We know taking on the role of caregiver for a loved one is complicated and overwhelming. If you are a family caregiver, you have our support and respect as you navigate the many challenges that you face, and we commend you taking on the responsibility. There is no greater love than to sacrifice yourself and your daily life to help someone who is losing their capacity because of dementia or other aging issues.
You will need different people for the various challenges you and your loved one will face, but as an estate and elder law firm, here are some legal best practices we can offer you during this season of life:
1. Form a Multidisciplinary Team of Professionals to Help You.
You should create a network of relationships with professionals who can offer their expertise and work together to meet different needs that arise. Not only will this ensure you have necessary resources to help you, but it will also create an atmosphere of accountability. Your risk of being taken advantage of by someone who just wants to make money decreases drastically when you have a team of professionals to rely on, vs. just one or two isolated people. For example, we take a collaborative approach by inviting our clients to bring their financial advisors to our meetings, so that the financial advisor knows how we are setting up the mutual client’s legal documents. Trusted professionals such as attorneys, accountants, financial advisors, and care managers can be a crucial part of a dementia patient’s community and a wall of defense against abuse or neglect as they progress.
2. Encourage Your Loved One to Create a Written Incapacity Plan.
If your loved one still has some mental capacity, it is critical that they work with an attorney to create a written incapacity plan so that they have a say in future decisions, and so they give you or another agent power to act for them. At a minimum, this plan should include:
- Advance Medical Directive: A legally binding document that allows your loved one to select which types of medical care and treatment they want when they become too incapacitated to make decisions themselves. In it, they can name you or someone else to be their medical agent and make decisions on their behalf.
- Financial Power of Attorney: A legally binding document in which your loved one can authorize you or someone else to make financial decisions for them.
- Estate Guide and Inventory: A non-legal document you and your loved one can create to give you and their other agents a list of your loved one’s assets and important instructions about their estate that you will need access to as they progress and can no longer tell you that information.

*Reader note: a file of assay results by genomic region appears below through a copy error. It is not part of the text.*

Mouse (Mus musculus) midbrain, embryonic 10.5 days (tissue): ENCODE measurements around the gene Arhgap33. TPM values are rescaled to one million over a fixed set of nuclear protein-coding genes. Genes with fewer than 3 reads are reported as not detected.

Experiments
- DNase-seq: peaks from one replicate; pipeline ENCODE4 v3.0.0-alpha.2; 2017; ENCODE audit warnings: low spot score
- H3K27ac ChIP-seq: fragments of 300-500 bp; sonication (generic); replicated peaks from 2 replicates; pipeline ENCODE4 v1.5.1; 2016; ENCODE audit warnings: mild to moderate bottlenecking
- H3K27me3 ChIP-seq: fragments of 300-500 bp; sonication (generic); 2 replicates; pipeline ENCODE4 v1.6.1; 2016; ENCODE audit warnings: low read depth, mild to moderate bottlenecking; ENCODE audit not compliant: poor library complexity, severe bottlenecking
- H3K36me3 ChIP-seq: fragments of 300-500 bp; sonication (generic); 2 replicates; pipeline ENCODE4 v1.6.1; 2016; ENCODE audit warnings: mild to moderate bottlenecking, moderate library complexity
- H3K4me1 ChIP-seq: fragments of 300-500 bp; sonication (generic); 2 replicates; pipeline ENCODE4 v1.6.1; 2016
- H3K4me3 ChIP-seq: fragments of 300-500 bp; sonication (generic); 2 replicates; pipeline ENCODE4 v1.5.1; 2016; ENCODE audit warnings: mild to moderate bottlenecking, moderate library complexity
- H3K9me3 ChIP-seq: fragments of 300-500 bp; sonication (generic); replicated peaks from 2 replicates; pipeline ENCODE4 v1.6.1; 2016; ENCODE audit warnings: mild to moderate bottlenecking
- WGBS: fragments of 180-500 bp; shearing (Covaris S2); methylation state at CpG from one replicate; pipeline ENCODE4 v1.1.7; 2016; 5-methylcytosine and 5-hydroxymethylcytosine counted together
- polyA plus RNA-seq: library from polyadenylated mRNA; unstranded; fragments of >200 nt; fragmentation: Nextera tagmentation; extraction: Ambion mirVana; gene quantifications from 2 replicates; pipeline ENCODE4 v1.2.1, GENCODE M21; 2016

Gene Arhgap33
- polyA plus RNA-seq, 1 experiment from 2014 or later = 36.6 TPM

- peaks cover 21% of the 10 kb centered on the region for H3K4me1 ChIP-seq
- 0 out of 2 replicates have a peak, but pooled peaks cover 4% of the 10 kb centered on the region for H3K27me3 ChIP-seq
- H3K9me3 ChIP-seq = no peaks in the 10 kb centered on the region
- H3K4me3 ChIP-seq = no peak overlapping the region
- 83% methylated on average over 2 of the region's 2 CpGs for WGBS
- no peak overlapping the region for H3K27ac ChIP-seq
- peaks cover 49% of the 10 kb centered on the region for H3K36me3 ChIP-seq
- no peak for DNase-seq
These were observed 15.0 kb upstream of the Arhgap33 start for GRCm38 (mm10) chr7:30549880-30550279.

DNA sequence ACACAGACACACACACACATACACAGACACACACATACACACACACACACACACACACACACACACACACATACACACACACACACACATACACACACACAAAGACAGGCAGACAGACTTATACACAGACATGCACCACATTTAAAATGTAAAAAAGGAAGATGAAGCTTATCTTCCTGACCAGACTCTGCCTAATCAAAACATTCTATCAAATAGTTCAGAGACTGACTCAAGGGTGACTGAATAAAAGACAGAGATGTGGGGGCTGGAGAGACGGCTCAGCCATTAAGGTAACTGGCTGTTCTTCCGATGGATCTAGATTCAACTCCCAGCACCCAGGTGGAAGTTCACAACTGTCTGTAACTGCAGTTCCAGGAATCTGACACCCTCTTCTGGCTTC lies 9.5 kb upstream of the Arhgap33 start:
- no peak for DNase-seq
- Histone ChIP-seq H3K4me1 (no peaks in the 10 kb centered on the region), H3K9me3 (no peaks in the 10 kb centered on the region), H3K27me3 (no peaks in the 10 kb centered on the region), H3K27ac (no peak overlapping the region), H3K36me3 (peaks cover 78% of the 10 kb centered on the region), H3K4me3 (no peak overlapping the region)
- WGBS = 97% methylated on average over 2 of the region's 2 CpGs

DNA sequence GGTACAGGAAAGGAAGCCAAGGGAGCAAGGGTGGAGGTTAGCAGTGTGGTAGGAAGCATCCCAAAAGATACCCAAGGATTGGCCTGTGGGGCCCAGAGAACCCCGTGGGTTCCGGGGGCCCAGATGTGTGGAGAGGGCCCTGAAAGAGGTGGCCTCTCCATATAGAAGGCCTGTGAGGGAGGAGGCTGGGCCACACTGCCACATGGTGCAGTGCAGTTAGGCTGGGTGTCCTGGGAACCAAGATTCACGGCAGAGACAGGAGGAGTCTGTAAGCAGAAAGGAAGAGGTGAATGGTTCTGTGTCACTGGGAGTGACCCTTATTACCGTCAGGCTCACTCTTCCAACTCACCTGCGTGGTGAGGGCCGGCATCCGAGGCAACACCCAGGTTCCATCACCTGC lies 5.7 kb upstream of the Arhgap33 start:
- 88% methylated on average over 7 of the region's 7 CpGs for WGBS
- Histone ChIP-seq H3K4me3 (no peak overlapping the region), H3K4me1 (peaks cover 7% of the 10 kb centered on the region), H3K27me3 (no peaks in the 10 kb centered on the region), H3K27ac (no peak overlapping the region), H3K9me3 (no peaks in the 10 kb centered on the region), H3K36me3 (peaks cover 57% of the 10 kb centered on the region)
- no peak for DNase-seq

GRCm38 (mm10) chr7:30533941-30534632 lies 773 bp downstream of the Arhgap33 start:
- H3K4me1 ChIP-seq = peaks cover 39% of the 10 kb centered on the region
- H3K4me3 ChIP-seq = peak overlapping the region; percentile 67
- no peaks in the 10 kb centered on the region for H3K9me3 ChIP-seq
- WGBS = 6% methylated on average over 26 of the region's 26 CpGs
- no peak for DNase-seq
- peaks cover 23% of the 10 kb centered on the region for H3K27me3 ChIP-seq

3. Encourage Your Loved One to Create a Written Distribution Plan.
Once they have created their incapacity plan, the next important step is for your loved one to put together their distribution plan. They should work with an estate planning attorney to set up legal documents such as a will or trust to ensure their assets are divided as they wish once they pass. However, for them to legally sign a will in the state of Virginia, they must be competent enough to know what they are doing, so it is important to do this when their cognitive impairment is still in its beginning stages.
4. Keep Records and Involve other People in Your Caregiving.
As a caregiver, it is important that you keep a record of what you are doing financially, medically, and in the day-to-day care of your loved one. This is as much to protect yourself as it is to make sure you are doing the best you can for them. Particularly in families where there is some tension between multiple people who are caring for someone, it is important that you have a record of and can defend the actions you have taken. This way you reduce your risk of being accused of abuse or neglect.
There are Resources for Family Caregivers
Caregiving is an enormous responsibility, but it does not have to overwhelm you. If you are a family caregiver and you need help connecting with people who give you support and resources, call us. We are happy to help you with your legal documents and to recommend other professionals who can offer you their expertise.
Disclaimer: The information you obtain in this post is not, nor is intended to be, legal advice. This blog shares general best practices when navigating Virginia or West Virginia law, but you should consult an attorney for advice regarding your individual situation.
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